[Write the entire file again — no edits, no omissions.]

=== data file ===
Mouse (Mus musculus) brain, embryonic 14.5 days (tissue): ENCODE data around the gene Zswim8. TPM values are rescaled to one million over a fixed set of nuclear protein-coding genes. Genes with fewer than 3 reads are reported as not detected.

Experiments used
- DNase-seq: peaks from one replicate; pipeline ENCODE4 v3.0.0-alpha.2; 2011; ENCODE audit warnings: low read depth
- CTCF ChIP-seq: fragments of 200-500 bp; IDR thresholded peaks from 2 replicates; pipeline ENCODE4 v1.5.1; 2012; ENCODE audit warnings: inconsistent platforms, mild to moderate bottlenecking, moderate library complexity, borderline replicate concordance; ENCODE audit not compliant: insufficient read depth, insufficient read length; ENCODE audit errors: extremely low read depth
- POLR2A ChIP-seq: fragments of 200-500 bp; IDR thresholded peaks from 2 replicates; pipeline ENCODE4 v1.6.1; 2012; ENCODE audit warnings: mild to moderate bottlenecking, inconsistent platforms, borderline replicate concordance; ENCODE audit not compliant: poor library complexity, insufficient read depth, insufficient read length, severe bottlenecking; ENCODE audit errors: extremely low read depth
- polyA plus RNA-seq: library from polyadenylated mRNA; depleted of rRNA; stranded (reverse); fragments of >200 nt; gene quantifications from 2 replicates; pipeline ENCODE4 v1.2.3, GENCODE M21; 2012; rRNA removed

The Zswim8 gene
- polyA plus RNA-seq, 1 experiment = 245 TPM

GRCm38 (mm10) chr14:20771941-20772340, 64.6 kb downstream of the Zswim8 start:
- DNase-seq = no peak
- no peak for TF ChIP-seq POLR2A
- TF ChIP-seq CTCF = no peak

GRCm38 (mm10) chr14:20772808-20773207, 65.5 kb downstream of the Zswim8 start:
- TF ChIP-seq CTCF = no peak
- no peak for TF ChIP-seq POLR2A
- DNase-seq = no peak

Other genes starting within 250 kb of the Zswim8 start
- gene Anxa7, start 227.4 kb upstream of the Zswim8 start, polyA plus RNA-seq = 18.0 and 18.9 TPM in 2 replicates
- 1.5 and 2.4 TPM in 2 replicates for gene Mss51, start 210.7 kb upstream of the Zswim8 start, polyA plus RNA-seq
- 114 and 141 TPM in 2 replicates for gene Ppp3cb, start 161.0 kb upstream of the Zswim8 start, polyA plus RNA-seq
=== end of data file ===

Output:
Mouse (Mus musculus) brain, embryonic 14.5 days (tissue): ENCODE data around the gene Zswim8. TPM values are rescaled to one million over a fixed set of nuclear protein-coding genes. Genes with fewer than 3 reads are reported as not detected.

Experiments used
- DNase-seq: peaks from one replicate; pipeline ENCODE4 v3.0.0-alpha.2; 2011; ENCODE audit warnings: low read depth
- CTCF ChIP-seq: fragments of 200-500 bp; IDR thresholded peaks from 2 replicates; pipeline ENCODE4 v1.5.1; 2012; ENCODE audit warnings: inconsistent platforms, mild to moderate bottlenecking, moderate library complexity, borderline replicate concordance; ENCODE audit not compliant: insufficient read depth, insufficient read length; ENCODE audit errors: extremely low read depth
- POLR2A ChIP-seq: fragments of 200-500 bp; IDR thresholded peaks from 2 replicates; pipeline ENCODE4 v1.6.1; 2012; ENCODE audit warnings: mild to moderate bottlenecking, inconsistent platforms, borderline replicate concordance; ENCODE audit not compliant: poor library complexity, insufficient read depth, insufficient read length, severe bottlenecking; ENCODE audit errors: extremely low read depth
- polyA plus RNA-seq: library from polyadenylated mRNA; depleted of rRNA; stranded (reverse); fragments of >200 nt; gene quantifications from 2 replicates; pipeline ENCODE4 v1.2.3, GENCODE M21; 2012; rRNA removed

The Zswim8 gene
- polyA plus RNA-seq, 1 experiment = 245 TPM

GRCm38 (mm10) chr14:20771941-20772340, 64.6 kb downstream of the Zswim8 start:
- DNase-seq = no peak
- no peak for TF ChIP-seq POLR2A
- TF ChIP-seq CTCF = no peak

GRCm38 (mm10) chr14:20772808-20773207, 65.5 kb downstream of the Zswim8 start:
- TF ChIP-seq CTCF = no peak
- no peak for TF ChIP-seq POLR2A
- DNase-seq = no peak

Other genes starting within 250 kb of the Zswim8 start
- gene Anxa7, start 227.4 kb upstream of the Zswim8 start, polyA plus RNA-seq = 18.0 and 18.9 TPM in 2 replicates
- 1.5 and 2.4 TPM in 2 replicates for gene Mss51, start 210.7 kb upstream of the Zswim8 start, polyA plus RNA-seq
- 114 and 141 TPM in 2 replicates for gene Ppp3cb, start 161.0 kb upstream of the Zswim8 start, polyA plus RNA-seq